An Illusion Review by Joan Ellis

        The main contribution of Michael Moore's "Fahrenheit 9/11" is that it pours into the public forum incendiary material that should have been there all along.  The long silence is the fault of a media so paranoid about being called "the liberal elite" that they felt the Saudi/Bush connections were as deep as a pot of glue and way too hot to touch.  After 9/11, they marched dutifully behind the fife and drum corps to Bush's war tunes.  They did nothing to fuel the public debate with facts.

        A great deal of personal vitriol has been spewed Moore's way by administration loyalists.  None that I know of has undermined the content of his film.  The White House has issued no denials.  Moore did his research.

        So we end up with a powerful editorial.  It was not Moore's intent to hew to journalistic standards or objectivity. He wants to do all he can to remove George W. Bush from the presidency, and he is trying to enlist the audience in his effort.  His effort is weakened only by his tendency to turn specific situations into bigger generalizations. 

        A slow awakening is washing over the American public - that there were no WMD, that the administration was determined to oust Hussein when Bush first came into office, that Hussein was not a partner to 9/11, that Wolfowitz, Rice, Cheney, Bush, and Rumsfeld ("There are no good targets in Afghanistan; let's bomb Iraq.") were determined to invade. 

        What Moore does is to make all the connections by cutting and pasting them artfully into a devastating portrait of a Bush family up to its ears in Bin Ladens, Big Oil, and the Saudi royal family.  Of 19 hijackers, 15 were Saudis, and yet shortly after September 11th, 142 Saudis, including Bin Laden family members, were given safe passage from this country.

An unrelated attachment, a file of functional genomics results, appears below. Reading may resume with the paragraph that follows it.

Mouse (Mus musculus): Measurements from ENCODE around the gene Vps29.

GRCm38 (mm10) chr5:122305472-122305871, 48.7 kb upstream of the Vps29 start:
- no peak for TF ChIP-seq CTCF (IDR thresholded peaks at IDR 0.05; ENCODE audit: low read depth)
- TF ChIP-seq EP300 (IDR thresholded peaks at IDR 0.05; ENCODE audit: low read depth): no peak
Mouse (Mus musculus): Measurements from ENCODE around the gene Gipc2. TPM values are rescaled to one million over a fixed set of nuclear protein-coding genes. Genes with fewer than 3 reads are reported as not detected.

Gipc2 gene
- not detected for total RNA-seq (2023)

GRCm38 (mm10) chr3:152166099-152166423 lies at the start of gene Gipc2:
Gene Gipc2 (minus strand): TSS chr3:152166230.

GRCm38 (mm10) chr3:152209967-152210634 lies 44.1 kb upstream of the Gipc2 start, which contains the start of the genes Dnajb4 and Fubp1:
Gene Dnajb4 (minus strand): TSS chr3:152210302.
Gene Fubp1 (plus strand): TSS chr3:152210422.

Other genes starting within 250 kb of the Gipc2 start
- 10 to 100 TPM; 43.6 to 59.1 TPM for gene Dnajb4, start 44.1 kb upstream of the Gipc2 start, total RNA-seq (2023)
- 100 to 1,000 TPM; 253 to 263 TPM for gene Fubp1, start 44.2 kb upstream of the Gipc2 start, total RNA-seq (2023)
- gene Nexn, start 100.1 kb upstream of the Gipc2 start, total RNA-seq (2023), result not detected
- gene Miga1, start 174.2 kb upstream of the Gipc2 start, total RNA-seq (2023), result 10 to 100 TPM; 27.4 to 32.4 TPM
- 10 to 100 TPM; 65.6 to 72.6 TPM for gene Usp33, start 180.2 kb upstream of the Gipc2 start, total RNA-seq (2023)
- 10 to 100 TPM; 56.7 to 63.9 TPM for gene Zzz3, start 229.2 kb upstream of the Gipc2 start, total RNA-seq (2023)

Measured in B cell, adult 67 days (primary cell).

Moore's film argues that the administration implemented a meticulous plan after the attack to soften the country into a state of fear and compliance - John Ashcroft, the Patriot Act, the colored alerts - in order to attack Iraq, rout Saddam Hussein, and then rebuild the country to their liking with Haliburton, The Carlyle Group and other defense contractors who sit comfortably in their pockets.

        To those who cry unfair, remember, Moore does not pretend to objectivity.  He wants to convince and persuade.  Decide for yourself whether it's a federalist paper or propaganda - does it matter?  Michael Moore has built a case that has not been denied.  He forces questions:  How did this man become president?  How did corporations become nation builders?  How did we get a Texan who dares to don a uniform and proclaim victory?  A man who cries, "Smoke 'em out, bring em on" as war strategies? You might want to watch quietly as the president of the U.S., after being told of the attacks, listens to schoolchildren read "My Pet Goat" for seven minutes - waiting, waiting, waiting - for someone to tell him what to do. 

Copyright (c) Illusion

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